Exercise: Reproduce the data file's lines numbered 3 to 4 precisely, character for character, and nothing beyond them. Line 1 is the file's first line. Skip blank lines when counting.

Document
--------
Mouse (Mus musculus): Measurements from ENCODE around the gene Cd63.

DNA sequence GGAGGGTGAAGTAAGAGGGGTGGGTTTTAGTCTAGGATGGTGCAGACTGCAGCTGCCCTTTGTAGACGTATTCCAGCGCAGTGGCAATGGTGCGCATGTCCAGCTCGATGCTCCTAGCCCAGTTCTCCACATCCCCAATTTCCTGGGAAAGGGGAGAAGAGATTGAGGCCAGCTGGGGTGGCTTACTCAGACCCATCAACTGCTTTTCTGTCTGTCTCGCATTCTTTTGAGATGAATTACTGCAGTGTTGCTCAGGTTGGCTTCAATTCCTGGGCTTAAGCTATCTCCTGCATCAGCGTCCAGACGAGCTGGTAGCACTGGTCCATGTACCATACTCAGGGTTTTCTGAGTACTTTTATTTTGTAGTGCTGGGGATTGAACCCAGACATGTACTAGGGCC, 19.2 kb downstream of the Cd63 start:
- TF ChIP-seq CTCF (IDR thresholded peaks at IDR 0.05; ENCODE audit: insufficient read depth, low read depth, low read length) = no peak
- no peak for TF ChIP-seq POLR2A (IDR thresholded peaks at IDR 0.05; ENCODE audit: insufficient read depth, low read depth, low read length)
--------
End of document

- TF ChIP-seq CTCF (IDR thresholded peaks at IDR 0.05; ENCODE audit: insufficient read depth, low read depth, low read length) = no peak
- no peak for TF ChIP-seq POLR2A (IDR thresholded peaks at IDR 0.05; ENCODE audit: insufficient read depth, low read depth, low read length)